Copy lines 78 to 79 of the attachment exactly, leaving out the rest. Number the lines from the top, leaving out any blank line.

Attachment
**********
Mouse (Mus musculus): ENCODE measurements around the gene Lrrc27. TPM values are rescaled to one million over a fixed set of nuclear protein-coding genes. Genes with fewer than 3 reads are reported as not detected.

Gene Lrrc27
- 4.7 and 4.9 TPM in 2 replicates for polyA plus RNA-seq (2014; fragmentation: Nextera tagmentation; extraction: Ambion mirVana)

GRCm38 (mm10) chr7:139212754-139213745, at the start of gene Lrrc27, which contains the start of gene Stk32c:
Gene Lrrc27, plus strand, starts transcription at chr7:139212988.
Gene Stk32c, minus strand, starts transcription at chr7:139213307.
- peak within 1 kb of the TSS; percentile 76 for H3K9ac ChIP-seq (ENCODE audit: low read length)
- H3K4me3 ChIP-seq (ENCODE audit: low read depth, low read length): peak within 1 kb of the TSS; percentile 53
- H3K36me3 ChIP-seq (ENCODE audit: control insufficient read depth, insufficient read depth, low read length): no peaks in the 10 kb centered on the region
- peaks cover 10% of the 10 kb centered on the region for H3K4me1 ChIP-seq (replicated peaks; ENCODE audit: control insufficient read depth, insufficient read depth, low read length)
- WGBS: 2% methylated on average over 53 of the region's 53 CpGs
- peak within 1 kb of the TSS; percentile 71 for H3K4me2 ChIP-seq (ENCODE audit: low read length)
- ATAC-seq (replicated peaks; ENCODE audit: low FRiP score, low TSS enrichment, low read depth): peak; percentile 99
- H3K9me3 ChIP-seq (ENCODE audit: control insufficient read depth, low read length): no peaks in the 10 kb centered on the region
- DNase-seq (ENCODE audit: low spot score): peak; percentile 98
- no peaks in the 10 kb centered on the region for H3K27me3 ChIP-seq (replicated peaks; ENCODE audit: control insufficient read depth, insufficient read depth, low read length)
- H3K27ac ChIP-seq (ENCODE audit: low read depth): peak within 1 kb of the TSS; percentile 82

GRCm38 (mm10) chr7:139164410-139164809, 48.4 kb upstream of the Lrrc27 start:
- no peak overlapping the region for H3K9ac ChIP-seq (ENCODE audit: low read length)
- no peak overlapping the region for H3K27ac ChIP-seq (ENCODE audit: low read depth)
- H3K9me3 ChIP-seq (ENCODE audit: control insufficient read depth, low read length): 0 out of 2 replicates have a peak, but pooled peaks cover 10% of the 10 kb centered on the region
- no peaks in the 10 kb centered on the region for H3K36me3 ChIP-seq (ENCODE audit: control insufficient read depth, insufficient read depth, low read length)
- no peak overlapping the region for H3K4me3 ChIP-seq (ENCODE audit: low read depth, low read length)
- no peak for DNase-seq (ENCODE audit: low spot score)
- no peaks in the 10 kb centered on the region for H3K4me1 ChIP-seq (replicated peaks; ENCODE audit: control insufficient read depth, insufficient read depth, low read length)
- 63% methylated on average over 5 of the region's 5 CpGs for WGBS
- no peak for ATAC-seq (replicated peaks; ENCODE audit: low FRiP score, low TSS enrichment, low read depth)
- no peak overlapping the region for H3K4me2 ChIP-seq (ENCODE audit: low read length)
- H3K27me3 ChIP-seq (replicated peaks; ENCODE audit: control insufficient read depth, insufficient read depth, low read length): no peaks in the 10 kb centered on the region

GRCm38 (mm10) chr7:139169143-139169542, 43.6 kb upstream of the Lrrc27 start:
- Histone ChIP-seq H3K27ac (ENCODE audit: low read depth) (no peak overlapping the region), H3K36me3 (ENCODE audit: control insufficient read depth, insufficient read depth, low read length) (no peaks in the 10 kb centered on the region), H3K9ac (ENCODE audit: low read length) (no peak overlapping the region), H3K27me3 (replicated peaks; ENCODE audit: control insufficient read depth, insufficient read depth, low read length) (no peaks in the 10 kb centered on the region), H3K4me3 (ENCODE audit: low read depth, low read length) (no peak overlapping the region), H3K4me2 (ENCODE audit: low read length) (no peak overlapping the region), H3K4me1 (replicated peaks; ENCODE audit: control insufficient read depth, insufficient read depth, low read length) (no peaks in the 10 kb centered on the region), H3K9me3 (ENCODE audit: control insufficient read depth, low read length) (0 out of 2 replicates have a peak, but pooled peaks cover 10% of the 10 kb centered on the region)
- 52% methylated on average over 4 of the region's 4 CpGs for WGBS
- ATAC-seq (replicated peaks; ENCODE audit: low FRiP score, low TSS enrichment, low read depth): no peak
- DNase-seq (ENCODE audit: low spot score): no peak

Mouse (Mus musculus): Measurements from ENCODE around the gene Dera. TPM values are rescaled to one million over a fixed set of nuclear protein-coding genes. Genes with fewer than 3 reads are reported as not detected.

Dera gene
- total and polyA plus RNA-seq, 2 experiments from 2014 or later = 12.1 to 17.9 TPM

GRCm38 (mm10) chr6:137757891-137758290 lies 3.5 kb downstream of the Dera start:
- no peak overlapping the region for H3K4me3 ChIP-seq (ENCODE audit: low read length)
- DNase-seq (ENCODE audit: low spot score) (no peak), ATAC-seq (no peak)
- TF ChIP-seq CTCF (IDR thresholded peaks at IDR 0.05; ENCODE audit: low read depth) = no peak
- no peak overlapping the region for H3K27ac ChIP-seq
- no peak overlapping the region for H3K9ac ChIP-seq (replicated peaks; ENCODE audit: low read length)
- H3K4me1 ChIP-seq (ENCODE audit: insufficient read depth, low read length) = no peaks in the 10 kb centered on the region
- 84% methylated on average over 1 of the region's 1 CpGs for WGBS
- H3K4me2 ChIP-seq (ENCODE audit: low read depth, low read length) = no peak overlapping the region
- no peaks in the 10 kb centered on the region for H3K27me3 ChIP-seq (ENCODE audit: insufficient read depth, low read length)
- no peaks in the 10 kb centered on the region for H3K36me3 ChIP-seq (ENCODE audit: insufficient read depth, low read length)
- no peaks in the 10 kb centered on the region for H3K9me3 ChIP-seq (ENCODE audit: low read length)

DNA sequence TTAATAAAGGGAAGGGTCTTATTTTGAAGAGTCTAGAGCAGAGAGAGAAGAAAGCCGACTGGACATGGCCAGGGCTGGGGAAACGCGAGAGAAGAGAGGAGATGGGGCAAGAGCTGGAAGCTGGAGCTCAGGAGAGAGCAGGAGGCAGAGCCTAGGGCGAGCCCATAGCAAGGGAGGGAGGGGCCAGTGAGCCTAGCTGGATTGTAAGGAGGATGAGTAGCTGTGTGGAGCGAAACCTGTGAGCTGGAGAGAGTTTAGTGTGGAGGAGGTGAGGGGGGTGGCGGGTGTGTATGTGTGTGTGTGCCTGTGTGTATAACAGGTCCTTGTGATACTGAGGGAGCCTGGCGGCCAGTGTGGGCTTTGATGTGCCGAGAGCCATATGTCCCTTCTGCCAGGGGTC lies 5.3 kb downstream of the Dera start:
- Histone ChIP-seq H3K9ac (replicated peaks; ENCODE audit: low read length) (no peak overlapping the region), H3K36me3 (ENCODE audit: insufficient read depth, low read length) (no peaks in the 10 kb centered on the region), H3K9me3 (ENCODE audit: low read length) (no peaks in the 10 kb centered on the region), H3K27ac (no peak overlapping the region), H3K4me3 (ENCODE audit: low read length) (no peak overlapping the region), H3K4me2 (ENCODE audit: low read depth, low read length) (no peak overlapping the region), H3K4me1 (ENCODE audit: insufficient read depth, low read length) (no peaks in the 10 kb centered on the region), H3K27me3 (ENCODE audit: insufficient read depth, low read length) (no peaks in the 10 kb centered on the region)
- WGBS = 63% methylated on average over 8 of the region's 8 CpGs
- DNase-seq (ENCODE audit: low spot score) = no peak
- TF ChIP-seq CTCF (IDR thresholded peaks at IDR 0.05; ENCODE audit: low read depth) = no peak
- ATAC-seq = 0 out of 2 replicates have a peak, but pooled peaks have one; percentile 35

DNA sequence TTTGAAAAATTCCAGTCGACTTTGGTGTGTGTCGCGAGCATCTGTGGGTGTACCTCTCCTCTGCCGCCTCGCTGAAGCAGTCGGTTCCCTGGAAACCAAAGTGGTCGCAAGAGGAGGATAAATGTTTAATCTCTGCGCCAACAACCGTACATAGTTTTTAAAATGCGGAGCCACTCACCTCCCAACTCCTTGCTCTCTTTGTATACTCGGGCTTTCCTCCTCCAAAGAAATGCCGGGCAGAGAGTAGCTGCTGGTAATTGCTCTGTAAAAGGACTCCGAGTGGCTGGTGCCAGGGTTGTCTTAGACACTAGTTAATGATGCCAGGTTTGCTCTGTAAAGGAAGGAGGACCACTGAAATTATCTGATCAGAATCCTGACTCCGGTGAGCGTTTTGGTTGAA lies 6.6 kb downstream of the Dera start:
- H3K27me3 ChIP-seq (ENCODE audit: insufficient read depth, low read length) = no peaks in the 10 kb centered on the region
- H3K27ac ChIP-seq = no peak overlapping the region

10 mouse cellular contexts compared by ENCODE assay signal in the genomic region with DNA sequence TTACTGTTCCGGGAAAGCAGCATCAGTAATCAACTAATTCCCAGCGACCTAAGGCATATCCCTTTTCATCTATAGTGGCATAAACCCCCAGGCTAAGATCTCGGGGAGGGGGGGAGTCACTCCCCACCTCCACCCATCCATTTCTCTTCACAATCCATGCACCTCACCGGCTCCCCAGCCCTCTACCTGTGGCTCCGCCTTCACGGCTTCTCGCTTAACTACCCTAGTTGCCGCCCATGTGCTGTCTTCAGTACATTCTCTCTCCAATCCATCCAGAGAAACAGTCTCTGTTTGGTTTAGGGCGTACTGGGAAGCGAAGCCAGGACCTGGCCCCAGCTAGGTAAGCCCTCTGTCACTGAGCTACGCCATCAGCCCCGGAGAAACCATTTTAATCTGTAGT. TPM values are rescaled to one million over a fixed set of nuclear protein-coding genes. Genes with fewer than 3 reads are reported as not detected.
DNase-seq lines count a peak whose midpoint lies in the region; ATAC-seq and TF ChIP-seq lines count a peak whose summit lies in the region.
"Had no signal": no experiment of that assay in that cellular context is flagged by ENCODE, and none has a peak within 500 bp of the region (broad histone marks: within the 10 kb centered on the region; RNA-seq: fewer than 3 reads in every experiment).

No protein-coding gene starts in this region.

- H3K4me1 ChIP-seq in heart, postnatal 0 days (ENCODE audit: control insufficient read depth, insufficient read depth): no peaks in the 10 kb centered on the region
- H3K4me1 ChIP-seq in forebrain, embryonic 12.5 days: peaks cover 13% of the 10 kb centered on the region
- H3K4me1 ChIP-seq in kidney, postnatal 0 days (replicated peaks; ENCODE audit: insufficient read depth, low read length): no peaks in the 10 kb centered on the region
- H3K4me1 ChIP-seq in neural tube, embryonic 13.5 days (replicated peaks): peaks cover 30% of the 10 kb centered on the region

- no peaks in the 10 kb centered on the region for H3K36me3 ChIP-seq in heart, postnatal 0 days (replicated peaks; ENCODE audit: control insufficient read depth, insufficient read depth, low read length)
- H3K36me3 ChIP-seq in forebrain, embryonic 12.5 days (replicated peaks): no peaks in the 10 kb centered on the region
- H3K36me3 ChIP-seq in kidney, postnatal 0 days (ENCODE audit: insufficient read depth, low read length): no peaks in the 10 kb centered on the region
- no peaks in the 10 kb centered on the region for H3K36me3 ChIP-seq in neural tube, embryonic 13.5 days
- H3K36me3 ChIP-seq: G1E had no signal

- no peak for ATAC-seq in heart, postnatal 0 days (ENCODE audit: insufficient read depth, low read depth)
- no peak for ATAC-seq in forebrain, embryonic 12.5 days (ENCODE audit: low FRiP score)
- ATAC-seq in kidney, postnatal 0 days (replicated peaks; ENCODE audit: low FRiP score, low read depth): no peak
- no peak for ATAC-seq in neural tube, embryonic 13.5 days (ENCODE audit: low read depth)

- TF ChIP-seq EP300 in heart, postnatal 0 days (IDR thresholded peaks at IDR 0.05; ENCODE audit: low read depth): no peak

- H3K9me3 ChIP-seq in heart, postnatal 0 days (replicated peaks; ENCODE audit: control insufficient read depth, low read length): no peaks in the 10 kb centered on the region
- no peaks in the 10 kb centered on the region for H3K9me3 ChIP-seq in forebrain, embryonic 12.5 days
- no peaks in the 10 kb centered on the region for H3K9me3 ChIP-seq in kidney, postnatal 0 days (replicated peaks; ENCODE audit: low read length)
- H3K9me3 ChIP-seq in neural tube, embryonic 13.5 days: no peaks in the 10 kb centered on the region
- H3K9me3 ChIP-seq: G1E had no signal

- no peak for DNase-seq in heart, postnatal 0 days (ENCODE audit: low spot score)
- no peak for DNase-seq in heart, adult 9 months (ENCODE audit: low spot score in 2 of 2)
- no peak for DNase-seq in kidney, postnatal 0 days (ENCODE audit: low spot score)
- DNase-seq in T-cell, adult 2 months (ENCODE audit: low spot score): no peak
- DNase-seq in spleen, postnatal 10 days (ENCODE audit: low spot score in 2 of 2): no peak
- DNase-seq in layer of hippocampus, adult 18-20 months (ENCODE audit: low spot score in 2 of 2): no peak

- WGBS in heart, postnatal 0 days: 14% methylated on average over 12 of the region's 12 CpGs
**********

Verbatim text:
- no peaks in the 10 kb centered on the region for H3K9me3 ChIP-seq in forebrain, embryonic 12.5 days
- no peaks in the 10 kb centered on the region for H3K9me3 ChIP-seq in kidney, postnatal 0 days (replicated peaks; ENCODE audit: low read length)